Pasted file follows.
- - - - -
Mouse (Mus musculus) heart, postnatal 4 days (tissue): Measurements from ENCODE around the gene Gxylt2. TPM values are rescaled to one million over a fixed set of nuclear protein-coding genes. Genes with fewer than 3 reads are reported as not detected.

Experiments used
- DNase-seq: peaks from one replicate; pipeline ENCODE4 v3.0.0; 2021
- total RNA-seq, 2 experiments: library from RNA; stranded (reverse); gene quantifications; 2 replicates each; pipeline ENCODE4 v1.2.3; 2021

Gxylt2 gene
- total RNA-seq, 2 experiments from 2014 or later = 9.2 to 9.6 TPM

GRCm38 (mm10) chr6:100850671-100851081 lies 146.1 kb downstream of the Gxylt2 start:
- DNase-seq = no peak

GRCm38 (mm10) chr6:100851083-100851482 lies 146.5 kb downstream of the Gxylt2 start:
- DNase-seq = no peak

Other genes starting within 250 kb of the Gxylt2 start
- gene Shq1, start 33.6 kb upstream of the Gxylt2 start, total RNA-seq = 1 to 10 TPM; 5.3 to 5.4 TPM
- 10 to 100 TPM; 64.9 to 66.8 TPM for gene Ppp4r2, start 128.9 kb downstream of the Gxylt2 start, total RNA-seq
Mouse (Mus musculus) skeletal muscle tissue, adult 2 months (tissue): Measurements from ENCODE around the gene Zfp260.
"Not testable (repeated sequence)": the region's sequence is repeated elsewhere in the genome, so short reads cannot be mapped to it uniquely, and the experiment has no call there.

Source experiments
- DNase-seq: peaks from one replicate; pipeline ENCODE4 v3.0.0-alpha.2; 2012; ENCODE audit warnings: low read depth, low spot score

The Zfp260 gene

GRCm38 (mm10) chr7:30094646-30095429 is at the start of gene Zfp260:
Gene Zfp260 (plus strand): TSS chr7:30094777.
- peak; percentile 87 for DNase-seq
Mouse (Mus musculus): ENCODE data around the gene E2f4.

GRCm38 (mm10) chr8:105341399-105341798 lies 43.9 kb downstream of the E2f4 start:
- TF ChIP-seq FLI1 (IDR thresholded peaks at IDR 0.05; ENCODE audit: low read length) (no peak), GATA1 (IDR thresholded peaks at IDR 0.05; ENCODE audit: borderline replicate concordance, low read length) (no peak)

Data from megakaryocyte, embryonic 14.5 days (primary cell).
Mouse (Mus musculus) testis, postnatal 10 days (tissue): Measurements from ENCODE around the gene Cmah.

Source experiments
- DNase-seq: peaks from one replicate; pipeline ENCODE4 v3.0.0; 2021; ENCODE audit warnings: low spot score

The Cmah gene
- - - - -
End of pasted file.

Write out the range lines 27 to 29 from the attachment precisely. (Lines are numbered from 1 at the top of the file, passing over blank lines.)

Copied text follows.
Source experiments
- DNase-seq: peaks from one replicate; pipeline ENCODE4 v3.0.0; 2021; ENCODE audit warnings: low spot score

The Cmah gene